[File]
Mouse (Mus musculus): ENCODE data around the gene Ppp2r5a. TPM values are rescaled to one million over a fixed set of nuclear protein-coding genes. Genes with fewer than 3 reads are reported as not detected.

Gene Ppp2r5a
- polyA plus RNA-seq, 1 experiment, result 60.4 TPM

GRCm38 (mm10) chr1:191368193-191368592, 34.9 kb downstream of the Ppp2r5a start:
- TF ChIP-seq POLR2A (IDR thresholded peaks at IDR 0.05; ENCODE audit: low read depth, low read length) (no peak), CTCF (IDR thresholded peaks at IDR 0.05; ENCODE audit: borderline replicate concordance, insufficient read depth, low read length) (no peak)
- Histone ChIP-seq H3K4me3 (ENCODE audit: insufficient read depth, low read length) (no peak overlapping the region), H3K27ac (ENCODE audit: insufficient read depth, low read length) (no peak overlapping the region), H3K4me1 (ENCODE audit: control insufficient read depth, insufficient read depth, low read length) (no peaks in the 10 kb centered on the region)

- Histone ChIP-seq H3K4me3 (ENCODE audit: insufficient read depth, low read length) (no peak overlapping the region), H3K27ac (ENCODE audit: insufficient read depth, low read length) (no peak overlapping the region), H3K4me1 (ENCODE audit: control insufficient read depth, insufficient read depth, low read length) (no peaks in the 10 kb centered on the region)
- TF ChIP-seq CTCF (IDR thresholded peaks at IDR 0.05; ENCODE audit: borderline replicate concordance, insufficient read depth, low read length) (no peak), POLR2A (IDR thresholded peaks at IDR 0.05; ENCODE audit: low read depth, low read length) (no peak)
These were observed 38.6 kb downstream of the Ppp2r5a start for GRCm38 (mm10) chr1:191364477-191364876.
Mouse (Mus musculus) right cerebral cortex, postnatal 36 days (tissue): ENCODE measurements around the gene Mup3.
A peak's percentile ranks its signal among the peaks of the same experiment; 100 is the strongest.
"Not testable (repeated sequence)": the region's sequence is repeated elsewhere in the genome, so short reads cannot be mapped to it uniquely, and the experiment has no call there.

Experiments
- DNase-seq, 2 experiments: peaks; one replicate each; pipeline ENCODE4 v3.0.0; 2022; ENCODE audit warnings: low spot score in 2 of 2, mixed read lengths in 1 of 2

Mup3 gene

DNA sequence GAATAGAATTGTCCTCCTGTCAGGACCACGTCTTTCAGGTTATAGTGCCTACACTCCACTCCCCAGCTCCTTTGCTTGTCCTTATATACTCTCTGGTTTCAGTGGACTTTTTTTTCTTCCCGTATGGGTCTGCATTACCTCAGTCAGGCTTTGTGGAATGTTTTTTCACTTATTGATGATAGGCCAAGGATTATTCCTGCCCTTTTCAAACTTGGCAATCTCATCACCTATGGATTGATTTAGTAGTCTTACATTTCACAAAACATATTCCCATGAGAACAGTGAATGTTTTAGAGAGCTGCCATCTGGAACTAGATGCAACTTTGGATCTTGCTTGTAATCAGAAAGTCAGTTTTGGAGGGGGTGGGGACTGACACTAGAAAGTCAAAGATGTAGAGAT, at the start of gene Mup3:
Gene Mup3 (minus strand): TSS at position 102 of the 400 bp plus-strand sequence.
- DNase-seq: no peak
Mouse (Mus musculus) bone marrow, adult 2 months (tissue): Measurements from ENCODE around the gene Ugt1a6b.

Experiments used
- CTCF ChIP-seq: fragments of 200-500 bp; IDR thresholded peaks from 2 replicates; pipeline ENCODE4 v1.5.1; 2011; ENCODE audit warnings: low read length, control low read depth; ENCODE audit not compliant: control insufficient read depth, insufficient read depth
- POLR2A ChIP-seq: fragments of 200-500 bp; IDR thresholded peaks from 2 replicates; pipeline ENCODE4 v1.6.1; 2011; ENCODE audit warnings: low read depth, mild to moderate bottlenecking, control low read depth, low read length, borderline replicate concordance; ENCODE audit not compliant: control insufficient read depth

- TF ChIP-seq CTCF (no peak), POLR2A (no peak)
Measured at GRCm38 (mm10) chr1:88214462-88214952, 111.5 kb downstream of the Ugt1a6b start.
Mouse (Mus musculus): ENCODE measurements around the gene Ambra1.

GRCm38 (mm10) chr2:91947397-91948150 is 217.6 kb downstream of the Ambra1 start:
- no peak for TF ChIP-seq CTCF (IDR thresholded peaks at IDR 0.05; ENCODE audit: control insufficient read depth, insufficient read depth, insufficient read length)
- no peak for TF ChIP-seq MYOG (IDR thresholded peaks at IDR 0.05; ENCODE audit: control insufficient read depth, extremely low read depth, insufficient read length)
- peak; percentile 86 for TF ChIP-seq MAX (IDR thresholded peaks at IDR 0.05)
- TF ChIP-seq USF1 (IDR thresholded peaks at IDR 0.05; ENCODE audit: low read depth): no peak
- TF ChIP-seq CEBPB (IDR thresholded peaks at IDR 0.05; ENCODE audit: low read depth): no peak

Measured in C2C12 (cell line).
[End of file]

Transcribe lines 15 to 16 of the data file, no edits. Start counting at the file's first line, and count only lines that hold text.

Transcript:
Mup3 gene

DNA sequence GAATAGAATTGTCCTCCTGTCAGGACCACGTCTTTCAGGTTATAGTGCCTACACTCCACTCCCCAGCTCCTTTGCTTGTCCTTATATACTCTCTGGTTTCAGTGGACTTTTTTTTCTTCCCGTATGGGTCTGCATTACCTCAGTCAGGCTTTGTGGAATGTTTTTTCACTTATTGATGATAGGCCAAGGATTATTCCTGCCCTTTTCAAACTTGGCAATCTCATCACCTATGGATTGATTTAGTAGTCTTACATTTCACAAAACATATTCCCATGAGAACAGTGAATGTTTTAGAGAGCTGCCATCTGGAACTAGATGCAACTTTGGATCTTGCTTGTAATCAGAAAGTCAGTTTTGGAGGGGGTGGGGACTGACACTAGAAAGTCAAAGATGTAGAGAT, at the start of gene Mup3: